Sometimes furnaces will start banging when you first turn them on. Take a listen and find out if the banging is coming from the ductwork. If it is, you’re dealing with an oil-canning ductwork problem. 

The noise comes from a weak spot in the ductwork. To give it more support, take a thicker piece of metal and screw it around the duct. 

2. Banging When You Walk on the Floor Above the Furnace 

If the furnace bangs when you walk on the floor above it, the ducts are probably too tight. You can either loosen or rehang the duct. Those adjustments should take care of the problem for you. 

Loud Booming

This is a dangerous sound. 

A loud boom means your furnace has a delayed gas ignition. When this happens, the gas in your furnace builds up instead of igniting right away. When the gas does ignite, it creates a small explosion. 

Delayed gas ignition can cause serious harm to your furnace. But, more importantly, this can also be dangerous for your home and your family. 

If you notice a delayed gas ignition in your furnace, turn it off right away. Then call a professional furnace repair technician. You should always leave any repairs relating to gas to the professionals.  

Understanding Different Types of Water Heater Sounds

Like a furnace, your water heater can make its own array of strange noises. While these may sound the same as your furnace sounds, they mean different things. 

Here’s a list of common sounds and what they mean for your water heater. 

Cracking or Popping

As you use your water heater, sediments from the water build up inside the tubes. When you turn the water heater off, some of the water gets trapped underneath this buildup. 

It will force it’s way back through the buildup when you turn the water heater back on. As it does this, it makes cracking or popping sounds.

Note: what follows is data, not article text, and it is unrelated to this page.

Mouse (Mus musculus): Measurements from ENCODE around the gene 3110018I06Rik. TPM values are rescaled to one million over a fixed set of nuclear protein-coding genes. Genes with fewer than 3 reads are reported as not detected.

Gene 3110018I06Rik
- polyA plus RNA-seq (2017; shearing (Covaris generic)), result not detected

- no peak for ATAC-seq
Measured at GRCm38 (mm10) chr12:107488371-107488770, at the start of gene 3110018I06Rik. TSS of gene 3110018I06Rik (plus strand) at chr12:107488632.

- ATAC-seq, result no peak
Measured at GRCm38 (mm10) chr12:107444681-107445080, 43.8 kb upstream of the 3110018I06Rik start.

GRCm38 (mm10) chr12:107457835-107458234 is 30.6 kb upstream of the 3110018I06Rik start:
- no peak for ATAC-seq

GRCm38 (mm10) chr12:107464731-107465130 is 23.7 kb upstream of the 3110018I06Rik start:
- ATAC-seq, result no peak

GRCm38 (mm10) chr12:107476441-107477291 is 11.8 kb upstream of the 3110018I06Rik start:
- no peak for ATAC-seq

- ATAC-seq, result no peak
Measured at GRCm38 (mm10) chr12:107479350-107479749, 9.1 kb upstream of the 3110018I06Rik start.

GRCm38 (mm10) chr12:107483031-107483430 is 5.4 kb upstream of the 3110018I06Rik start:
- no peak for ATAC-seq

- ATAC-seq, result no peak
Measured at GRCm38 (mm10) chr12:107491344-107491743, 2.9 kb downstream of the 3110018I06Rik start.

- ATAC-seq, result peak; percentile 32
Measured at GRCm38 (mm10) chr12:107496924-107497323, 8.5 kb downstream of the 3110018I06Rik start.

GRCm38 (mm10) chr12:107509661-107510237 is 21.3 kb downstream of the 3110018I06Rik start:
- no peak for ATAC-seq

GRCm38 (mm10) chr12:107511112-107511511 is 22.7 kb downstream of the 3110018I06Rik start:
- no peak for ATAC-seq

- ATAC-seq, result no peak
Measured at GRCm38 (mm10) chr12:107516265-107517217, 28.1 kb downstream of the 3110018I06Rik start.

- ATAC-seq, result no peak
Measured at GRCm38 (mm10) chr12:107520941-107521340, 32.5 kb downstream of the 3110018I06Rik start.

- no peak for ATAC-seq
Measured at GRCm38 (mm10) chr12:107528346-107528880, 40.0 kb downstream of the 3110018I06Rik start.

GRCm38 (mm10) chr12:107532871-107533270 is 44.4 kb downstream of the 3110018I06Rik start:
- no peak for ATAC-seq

This is more common in older units because they’ve had more time for sediment to build up. 


Your water heater pipes can heat internally and this causes them to knock against the inside of your walls. This can happen when you turn on the shower, run the dishwasher, or even flush a toilet. 

It’s not something you have to worry about. 

However, if you don’t fix the problem, your walls could sustain some damage. To prevent this, you can install a water hammer arrestor between the water heater and the appliance that causes the pipes to knock on the walls. 


Your water heater element is probably vertical to your water heater tank. As the water flows around the element, it can create vibrations. This will make it sound like the water heater is humming. 

All you have to do to fix this problem is tighten the element. 


Hearing tapping sounds coming from your water heating is normal. The heat traps or check valves (whichever one you have installed) are what cause the noise. 

A heat trap or check valve sits at the top of your water heater pipes. They prevent water from flowing down the pipes backward. They also happen to make small tapping sounds. 


You’ll hear your water heater screech when water gets forced through a small opening. This is usually the result of a valve that isn’t opened all the way. 

If you hear this sound, check the valves on your water heater. Opening them all can make the sound go away. 

When to Buy a New Furnace

Hearing a lot of strange sounds coming from your furnace or water heater may be a sign it’s time to get a new unit. As your furnace gets older, it will start wearing out. This can cause it to malfunction or develop other problems. 

Most furnaces last between 15 to 20 years. If your furnace is older than this, it’s time to buy a new one. 

Water heaters have a similar lifespan. However, if you have a tankless water heater, it can last for more than 20 years. 

Know Why Your Heater Is Making Noises Then Take Action

If you’re furnace or water heater are making weird sounds, there’s probably something that’s gone wrong inside the unit. Understanding why your heater is making noises can help you find the problem and take care of it. 

Some of the problems are minor, and you can fix them on your own with the right tools. However, some of the problems should be left to the professionals. If you notice anything that concerns you, make sure you call a repair technician right away.